The ISO 9001 Quality Management System’s standard is a scheme which is operated within itself. There are other standards which come under the heading of an Integrated Management System (IMS). An IMS combines all related components of a business into one system for easier management and operations. Quality (QMS), Environmental (EMS) and Safety (WHS) management systems are often combined and managed as an IMS.

JAS-ANZ is the government – appointed accreditation body for Australia and New Zealand, responsible for providing accreditation of conformity assessment bodies (CABS) in the fields of certification and inspection. JAS-ANZ defines the ISO 9001 QMS as the world’s leading business improvement tool. I contacted a spokesman from JAS-ANZ. Accreditation by JAS-ANZ conveys the competence and independence of these CABS.

I contacted representatives of a number of companies to investigate the value and pertinent features that they believed gave them a competitive advantage in the marketplace against other companies which offer the ISO 9001 standard certification.

BSI Group

BSI Group is the business standards company which helps organizations all over the world make excellence a habit. For more than a century, BSI has been challenging mediocrity and complacency to help embed excellence into the way people and products work - that means working with businesses on how to improve performance, reduce risk and achieve sustainable growth.

BSI Group in May of 2013 acquired NCS International. The acquisition means that they are a genuine Australian and global market leader. This enables BSI Group to offer clients a greater range of integrated services and for those clients with international needs, access to a Global network across 150 countries worldwide.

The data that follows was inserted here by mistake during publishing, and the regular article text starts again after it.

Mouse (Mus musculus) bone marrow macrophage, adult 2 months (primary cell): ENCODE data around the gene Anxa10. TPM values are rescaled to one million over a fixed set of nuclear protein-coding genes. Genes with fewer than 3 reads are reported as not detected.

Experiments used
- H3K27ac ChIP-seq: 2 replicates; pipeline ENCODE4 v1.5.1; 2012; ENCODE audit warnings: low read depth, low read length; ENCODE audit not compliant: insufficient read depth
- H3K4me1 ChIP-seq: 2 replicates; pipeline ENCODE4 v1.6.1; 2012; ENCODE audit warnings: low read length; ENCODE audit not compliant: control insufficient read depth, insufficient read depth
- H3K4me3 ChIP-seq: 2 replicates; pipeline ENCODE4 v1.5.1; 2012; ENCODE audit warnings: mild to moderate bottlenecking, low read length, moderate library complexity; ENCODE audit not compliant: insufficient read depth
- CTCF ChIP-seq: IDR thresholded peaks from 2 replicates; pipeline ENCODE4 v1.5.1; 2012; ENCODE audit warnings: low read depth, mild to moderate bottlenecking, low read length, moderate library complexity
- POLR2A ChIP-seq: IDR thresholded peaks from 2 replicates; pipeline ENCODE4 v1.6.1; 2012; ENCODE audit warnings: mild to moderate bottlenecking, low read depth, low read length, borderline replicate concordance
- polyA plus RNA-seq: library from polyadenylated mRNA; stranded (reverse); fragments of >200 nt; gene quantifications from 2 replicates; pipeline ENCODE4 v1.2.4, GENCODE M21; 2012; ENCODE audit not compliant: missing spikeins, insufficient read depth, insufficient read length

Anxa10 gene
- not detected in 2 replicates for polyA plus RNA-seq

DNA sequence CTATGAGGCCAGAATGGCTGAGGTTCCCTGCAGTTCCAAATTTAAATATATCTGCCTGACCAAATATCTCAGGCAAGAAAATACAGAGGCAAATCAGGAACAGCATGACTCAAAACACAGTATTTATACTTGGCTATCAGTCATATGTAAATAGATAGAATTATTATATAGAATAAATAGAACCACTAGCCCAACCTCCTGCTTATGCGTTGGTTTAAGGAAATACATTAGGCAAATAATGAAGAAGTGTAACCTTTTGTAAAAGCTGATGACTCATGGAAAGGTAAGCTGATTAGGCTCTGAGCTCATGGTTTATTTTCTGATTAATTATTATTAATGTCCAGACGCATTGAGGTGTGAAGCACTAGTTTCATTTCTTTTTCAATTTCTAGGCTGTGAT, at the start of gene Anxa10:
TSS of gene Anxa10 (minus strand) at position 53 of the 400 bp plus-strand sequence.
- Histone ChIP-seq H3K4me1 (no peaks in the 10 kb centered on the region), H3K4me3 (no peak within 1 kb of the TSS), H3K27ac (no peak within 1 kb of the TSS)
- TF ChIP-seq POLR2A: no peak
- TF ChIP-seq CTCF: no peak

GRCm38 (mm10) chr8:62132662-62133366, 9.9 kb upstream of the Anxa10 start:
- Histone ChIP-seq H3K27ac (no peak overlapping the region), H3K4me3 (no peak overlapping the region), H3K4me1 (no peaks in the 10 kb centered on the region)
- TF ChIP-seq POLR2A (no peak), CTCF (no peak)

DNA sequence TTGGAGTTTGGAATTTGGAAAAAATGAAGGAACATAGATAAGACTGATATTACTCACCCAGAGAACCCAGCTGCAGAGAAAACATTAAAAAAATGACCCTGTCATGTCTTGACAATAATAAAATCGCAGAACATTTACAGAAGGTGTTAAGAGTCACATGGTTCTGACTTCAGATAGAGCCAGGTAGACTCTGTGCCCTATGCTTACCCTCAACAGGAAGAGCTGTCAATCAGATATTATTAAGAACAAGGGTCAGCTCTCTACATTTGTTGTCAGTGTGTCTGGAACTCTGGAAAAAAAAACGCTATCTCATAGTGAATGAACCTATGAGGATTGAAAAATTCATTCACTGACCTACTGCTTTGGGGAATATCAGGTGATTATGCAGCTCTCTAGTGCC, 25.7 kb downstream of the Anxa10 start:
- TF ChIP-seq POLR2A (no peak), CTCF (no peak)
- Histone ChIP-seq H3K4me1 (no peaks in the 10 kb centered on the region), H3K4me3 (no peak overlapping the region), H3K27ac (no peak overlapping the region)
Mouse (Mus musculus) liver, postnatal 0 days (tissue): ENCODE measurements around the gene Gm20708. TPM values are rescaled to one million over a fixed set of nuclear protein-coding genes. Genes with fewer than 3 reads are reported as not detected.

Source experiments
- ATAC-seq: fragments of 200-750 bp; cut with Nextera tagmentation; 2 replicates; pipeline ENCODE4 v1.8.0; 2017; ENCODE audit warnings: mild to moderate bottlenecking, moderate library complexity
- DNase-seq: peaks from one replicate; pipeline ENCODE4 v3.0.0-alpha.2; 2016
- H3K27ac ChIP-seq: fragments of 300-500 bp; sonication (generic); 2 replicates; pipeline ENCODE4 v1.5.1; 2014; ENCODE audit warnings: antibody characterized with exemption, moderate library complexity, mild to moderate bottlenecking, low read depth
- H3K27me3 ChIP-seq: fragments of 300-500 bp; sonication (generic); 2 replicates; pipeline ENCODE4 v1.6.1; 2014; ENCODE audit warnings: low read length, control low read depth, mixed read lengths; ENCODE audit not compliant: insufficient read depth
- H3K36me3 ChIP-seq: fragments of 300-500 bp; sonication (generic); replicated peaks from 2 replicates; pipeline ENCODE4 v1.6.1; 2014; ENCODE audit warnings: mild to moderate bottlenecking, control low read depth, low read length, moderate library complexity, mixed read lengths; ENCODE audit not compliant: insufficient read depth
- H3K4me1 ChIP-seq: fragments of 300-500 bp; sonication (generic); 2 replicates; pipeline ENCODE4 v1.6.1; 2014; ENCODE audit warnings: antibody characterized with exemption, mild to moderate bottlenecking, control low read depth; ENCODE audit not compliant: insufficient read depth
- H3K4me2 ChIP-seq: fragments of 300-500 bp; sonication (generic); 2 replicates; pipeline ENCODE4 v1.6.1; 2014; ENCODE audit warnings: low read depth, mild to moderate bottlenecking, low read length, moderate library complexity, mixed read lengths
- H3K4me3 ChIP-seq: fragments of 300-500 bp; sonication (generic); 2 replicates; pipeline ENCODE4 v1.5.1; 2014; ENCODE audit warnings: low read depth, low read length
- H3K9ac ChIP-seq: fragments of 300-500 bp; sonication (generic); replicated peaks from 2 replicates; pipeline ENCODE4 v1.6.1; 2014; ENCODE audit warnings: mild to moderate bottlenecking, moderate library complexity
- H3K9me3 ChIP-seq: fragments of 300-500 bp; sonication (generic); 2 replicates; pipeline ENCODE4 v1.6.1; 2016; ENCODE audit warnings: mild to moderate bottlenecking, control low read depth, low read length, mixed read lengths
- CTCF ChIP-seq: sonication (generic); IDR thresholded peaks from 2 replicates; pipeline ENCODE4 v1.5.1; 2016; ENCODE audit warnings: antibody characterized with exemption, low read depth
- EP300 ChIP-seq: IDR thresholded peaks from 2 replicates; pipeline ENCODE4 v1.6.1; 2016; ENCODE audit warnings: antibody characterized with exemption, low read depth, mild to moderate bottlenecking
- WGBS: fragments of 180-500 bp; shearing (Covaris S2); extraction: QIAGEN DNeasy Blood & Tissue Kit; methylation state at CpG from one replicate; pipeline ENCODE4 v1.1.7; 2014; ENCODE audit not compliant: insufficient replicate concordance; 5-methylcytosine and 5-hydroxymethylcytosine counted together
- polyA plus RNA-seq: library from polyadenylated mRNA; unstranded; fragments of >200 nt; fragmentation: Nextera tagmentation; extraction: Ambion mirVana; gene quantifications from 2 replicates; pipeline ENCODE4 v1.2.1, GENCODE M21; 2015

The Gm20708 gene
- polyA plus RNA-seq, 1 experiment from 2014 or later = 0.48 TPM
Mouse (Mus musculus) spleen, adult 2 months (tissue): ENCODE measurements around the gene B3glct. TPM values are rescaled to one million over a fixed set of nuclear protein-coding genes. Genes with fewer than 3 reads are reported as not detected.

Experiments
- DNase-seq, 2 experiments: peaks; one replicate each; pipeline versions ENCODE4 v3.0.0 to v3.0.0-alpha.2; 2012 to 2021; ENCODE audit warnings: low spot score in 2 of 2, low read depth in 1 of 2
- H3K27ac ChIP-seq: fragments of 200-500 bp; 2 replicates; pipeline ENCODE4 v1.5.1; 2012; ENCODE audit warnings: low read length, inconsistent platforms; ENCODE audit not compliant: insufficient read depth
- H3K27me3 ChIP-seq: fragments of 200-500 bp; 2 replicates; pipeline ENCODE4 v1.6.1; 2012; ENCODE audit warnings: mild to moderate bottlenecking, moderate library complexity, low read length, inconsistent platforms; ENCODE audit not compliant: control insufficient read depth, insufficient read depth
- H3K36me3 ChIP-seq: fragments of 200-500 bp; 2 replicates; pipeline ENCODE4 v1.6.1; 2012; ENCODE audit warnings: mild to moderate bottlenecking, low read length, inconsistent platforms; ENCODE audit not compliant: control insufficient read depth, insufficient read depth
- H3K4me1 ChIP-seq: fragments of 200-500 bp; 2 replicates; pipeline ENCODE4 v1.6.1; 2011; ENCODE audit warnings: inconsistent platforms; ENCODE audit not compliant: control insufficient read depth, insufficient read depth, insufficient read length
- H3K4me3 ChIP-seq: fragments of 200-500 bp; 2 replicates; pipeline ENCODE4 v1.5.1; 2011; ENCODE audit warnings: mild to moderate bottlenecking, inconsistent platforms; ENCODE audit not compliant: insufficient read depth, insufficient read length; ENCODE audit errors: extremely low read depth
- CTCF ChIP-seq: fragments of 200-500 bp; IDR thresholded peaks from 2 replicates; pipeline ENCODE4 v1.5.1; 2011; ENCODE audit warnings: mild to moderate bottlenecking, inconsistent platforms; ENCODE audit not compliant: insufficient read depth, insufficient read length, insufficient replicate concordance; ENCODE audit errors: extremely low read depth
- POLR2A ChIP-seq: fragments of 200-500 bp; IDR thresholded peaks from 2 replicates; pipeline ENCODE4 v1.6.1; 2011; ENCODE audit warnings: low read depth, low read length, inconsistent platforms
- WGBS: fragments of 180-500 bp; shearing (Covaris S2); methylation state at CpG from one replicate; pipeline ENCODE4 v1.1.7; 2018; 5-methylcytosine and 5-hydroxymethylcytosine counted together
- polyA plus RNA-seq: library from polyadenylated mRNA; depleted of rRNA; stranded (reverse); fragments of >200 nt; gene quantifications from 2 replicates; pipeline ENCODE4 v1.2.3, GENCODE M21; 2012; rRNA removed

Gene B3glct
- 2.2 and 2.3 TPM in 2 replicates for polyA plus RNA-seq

BSI Group clients choose them because of their:

  • Unique client management structure
  • Expertise
  • Integrity
  • Prioritising business performance
  • Expert Auditors/Assessors:BSI employs an extensive team of auditors who have a large amount of industry experience from various industries.

The sales representative, Leah Rigon, at BSI said that the features of the ISO 9001 included saving business money, increases profit, wins more business and satisfies more customers. Ms Rigon made it clear that the ISO 9001 boosts staff morale, as it only requires one set of objectives which are in line with the organisation’s policies and customer feedback. Another feature of the ISO 9001 is that all regulatory requirements are met that are applicable to the products and services of the organisation.

SAI Global

SAI Global provides organizations around the world with information services and solutions for managing risk, achieving compliance and driving business improvement.

SAI Global access services to Standards, Handbooks, Legislative and Property publications; they audit, certify and register a product, system or supply chain; they facilitate good governance and awareness of compliance, ethics and policy issues and provide training and improvement solutions to help individuals and organizations succeed.

SAI Global prides themselves on being a largely customer-based company. They have a large pool of auditors who are trained in-house. Statistically, 80% of people recognise SAI Global’s logo; this is due to the global advantage they hold from having offices all over the world. SAI Global has a home base in every state in Australia.

The sales representative at SAI Global stated that ISO 9001 standard:

  • Streamlines business processes
  • Has documentation and visual documentation,
  • Ensures every employee knows what his/her task is
  • Ensures the business is more efficient
  • Is very customer based
  • Requires the business to have a customer register
  • Requires the business to have an internal auditor

TQCSI International

TQCSI Internationalis a fully accredited, third party certification body providing certification of Quality Management Systems (ISO 9001), Environmental Management Systems (ISO 14001), Food Safety Management Systems (ISO 22000 and HACCP) and Safety Management Systems (OHSAS 18001).